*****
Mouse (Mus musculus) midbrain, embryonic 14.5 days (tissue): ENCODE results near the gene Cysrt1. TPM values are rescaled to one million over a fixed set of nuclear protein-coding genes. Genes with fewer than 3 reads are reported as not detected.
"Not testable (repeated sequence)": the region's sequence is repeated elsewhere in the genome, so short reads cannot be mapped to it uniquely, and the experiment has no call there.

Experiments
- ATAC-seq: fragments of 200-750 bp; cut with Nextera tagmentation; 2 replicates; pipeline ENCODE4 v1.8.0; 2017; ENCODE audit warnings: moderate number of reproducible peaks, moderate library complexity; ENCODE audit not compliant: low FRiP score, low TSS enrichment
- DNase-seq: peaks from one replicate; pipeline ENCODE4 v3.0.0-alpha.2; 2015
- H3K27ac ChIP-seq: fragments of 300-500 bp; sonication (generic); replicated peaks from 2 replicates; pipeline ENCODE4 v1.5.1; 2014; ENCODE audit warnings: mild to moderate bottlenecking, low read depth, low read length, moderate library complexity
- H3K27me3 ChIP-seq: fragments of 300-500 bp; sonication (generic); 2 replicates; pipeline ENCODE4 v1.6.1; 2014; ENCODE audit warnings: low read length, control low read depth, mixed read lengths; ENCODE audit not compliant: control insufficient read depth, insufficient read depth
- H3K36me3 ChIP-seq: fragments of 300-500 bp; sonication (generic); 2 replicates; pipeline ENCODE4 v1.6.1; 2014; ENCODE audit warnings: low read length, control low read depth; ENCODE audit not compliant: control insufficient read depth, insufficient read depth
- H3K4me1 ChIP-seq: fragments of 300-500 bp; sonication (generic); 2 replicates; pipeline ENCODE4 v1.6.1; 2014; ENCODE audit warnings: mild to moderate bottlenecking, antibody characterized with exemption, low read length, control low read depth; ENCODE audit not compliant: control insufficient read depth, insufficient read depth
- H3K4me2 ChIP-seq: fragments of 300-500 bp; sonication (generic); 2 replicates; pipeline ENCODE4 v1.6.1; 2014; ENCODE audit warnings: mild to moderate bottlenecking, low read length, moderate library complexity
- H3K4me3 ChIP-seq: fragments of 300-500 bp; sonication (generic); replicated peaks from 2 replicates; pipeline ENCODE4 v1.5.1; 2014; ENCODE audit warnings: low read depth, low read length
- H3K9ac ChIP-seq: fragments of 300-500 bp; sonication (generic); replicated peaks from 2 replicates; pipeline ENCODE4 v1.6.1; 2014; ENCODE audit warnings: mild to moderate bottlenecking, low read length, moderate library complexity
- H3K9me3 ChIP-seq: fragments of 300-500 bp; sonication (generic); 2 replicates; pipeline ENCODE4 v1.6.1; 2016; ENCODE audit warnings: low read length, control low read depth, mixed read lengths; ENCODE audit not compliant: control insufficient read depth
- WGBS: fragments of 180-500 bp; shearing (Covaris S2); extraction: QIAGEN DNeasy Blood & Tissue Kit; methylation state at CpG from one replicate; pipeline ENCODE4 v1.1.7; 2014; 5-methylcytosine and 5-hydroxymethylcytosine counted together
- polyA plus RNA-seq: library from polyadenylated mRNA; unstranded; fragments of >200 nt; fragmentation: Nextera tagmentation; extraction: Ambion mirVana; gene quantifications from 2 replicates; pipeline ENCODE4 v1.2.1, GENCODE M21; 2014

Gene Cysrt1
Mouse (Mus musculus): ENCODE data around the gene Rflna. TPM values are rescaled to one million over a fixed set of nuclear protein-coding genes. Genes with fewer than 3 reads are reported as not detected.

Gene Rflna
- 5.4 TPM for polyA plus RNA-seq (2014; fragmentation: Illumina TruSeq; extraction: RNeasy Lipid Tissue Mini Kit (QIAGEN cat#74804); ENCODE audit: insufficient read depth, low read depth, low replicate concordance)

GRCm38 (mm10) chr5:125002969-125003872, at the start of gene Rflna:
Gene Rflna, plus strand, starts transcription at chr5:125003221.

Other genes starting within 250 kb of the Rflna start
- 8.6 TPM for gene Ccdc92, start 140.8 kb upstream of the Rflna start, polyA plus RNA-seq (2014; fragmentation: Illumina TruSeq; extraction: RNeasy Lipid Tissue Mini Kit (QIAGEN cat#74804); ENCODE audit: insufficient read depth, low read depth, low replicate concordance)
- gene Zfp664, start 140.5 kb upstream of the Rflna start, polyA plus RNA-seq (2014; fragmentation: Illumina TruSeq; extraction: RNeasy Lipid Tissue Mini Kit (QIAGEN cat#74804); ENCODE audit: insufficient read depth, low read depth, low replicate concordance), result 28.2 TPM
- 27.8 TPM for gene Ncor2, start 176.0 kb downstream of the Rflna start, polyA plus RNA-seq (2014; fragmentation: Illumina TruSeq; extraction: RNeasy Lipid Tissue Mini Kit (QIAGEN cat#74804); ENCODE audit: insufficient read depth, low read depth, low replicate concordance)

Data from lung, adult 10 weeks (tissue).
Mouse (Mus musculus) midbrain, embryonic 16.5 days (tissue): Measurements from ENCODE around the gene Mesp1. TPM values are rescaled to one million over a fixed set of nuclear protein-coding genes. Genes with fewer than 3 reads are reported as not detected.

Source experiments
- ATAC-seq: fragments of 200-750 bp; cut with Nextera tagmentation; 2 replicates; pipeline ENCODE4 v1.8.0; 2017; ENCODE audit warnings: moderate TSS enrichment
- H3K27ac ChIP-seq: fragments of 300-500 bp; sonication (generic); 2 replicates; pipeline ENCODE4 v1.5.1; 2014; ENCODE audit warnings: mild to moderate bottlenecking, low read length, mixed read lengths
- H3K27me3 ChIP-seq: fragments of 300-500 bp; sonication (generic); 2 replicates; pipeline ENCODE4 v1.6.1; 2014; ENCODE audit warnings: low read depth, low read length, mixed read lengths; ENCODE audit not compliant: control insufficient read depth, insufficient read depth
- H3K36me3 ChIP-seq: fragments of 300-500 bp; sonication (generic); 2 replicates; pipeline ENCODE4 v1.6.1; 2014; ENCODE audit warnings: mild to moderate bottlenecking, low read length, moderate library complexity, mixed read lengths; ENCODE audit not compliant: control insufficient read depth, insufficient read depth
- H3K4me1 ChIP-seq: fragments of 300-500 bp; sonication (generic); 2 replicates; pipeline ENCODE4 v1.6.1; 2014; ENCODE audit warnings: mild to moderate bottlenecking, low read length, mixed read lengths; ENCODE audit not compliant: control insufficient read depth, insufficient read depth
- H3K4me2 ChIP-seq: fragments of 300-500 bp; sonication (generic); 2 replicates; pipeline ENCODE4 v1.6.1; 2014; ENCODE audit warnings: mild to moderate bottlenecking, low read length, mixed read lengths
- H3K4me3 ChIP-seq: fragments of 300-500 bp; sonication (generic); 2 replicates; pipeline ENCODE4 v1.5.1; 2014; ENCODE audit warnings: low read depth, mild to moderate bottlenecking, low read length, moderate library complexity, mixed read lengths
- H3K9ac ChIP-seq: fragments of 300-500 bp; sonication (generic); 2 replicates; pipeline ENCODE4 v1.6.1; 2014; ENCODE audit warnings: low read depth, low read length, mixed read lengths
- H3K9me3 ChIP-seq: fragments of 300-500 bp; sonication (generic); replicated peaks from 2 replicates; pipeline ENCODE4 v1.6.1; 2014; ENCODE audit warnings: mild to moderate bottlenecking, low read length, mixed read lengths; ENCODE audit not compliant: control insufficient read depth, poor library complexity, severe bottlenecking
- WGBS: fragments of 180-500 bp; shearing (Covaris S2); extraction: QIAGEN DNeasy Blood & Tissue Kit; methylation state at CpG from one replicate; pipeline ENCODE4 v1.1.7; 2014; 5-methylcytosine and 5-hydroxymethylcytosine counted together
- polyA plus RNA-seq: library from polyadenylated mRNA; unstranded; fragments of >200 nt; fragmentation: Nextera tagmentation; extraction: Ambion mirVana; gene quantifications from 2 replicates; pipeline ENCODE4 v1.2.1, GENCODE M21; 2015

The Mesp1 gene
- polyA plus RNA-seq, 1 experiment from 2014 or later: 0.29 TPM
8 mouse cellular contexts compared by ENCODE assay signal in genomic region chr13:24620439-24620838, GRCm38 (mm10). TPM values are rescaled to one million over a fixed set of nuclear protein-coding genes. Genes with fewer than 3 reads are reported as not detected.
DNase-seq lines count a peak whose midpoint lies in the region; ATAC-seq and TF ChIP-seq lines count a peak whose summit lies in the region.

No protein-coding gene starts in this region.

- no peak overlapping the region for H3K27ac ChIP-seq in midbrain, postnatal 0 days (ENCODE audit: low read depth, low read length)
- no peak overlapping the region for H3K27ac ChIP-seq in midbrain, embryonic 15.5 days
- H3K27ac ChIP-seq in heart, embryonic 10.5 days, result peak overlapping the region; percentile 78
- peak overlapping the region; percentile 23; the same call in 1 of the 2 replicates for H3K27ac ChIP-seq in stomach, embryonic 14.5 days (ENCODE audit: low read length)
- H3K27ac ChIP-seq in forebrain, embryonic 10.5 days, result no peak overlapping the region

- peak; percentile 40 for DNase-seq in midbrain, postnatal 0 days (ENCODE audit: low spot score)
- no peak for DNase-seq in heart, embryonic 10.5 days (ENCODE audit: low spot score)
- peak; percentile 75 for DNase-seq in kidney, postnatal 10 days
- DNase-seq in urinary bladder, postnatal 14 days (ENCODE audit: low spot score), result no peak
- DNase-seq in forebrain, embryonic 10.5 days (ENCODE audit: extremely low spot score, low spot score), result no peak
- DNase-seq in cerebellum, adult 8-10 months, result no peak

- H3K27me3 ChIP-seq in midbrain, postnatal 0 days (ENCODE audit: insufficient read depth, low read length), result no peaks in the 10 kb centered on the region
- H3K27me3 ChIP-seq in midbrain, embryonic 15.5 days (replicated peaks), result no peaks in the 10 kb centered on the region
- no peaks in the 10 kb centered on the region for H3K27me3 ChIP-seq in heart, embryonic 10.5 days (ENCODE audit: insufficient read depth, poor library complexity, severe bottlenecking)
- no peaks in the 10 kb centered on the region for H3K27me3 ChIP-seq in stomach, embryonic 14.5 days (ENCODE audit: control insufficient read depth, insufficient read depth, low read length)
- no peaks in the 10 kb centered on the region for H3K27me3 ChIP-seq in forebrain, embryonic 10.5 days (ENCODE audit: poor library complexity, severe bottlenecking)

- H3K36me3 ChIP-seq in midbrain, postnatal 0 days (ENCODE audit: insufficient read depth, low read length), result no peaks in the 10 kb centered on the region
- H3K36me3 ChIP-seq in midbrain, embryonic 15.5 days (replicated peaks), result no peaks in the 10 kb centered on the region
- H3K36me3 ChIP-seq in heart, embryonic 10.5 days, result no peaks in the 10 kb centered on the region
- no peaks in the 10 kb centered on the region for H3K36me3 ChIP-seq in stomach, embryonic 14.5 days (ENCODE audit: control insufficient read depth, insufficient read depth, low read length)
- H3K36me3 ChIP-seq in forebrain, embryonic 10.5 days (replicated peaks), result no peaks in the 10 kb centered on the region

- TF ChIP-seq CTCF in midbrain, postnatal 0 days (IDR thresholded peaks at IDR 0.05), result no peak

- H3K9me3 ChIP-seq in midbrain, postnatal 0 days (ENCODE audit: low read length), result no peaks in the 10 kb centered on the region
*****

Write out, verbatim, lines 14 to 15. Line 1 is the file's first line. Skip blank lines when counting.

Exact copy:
- WGBS: fragments of 180-500 bp; shearing (Covaris S2); extraction: QIAGEN DNeasy Blood & Tissue Kit; methylation state at CpG from one replicate; pipeline ENCODE4 v1.1.7; 2014; 5-methylcytosine and 5-hydroxymethylcytosine counted together
- polyA plus RNA-seq: library from polyadenylated mRNA; unstranded; fragments of >200 nt; fragmentation: Nextera tagmentation; extraction: Ambion mirVana; gene quantifications from 2 replicates; pipeline ENCODE4 v1.2.1, GENCODE M21; 2014